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New Zealand's longest-running online daily news and commentary publication, now in its 25th year. The opinion pieces presented here are not purported to be fact but reasonable effort is made to ensure accuracy.

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Closing the door to space

1 September 2021

Back in 1957, the Russians broke new ground by launching the world's first artificial satellite, in the form of Sputnik.

This little shiny sphere orbited the earth, transmitting a simple interrupted carrier that marked a turning point in man's use of the heavens and opened the door to technologies that we take for granted today.

Now, more than 60 years later, the heavens are filled with satellites and we have come to rely heavily on the services they provide. GPS, communications, weather observations, pictures of distant galaxies, covert military surveilance... the list seems almost endless.

However, the era of the satellite may be about to come crashing down around our ears, almost literally.

One potential problem is the effect that a CME (coronal mass ejection) might have on all these fragile and vulnerable bits of electronics that are spinning around above the protection of the earth's atmosphere.

It's guaranteed that sooner or later such a CME will wreak havoc in the heavens and knock out many of these birds; some temporarily, others permanently.

However, there is a bigger danger, a much bigger danger; and it's one that grows by the day.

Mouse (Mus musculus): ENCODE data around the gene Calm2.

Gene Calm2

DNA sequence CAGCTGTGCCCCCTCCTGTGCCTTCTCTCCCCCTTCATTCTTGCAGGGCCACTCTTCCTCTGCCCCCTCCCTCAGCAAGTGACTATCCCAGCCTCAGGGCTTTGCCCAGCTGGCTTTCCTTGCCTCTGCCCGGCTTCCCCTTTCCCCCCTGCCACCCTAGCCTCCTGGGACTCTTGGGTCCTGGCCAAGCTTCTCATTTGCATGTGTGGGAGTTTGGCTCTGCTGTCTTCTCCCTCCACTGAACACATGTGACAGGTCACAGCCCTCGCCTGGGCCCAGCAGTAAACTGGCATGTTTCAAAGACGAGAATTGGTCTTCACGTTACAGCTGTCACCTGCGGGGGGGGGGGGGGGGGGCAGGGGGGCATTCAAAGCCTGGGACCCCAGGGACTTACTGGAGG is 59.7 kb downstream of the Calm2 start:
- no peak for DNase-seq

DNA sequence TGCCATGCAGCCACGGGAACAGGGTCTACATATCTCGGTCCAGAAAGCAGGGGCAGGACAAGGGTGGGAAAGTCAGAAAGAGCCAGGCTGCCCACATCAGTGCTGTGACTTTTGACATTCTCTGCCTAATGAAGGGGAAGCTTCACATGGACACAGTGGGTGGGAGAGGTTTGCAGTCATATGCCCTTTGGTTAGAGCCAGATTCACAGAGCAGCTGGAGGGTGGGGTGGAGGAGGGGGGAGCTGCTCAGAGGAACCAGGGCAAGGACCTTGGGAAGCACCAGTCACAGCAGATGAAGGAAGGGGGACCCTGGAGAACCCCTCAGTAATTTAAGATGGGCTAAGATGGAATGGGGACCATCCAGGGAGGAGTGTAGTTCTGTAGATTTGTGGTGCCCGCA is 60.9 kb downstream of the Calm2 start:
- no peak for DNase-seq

I am talking about the Kessler Syndrome, something akin to the chain reaction that takes place during nuclear fission.

If recent events are anything to go by, we're already teetering on the edge of this runaway chain reaction and it could be Elon Musk's StarLink satellites that push us over the edge.

Just a few months ago, a Chinese satellite collided with a piece of Russian space-junk and that collision created a whole bunch of extra projectiles, each of which poses a further danger to other orbiting devices. Every time such a collision occurs we are pushed just a little closer to the Kessler Syndrome becoming a reality.

To see how the StarLink satellites will play a role in this one only has to realise that even though there are only around 1,700 of these devices in orbit right now, they are already responsible for over half the near misses in orbital space. Now imagine how conflicted things will be once all planned 42,000 units are streaking across the skies over our heads.

YouTuber Anton Petrov explains things quite well:

There is now concern that StarLink may be a very, very bad idea, not only because it's causing problems for ground-based astronomical obervations but more importantly because it's very likely to be the catalyst for a catastrophic Kessler Syndrome explosion of space junk. In fact things could get so bad that we effectively end up losing reliable access to space itself, something that could even affect our ability to send probes to other planets.

Then, of course, there's the fact that virtually every satellite in the affected orbital zones would be rendered useless, torn apart by the shrapnel generated by countless collisions, which in turn create countless more.

We may have reached "peak sapce utilisation" already. Once the Kessler Syndrome starts, there is no way to stop it and no way to clear the heavens afterwards so as to allow new satellites to replace those that are destroyed.

However, as I think we've conclusively seen many, many times before -- money talks and politicians are seldom guided by the sensible science of the day. There is far more to be had (by greedy politicians) by listening to the well-funded lobbyists and pandering to the world's billionaires with their crazy plans.

Get used to using a map again... GPS, satellite TV and reliable weather prediction as we know it could be gone by Christmas (although chances are we have a few years left).

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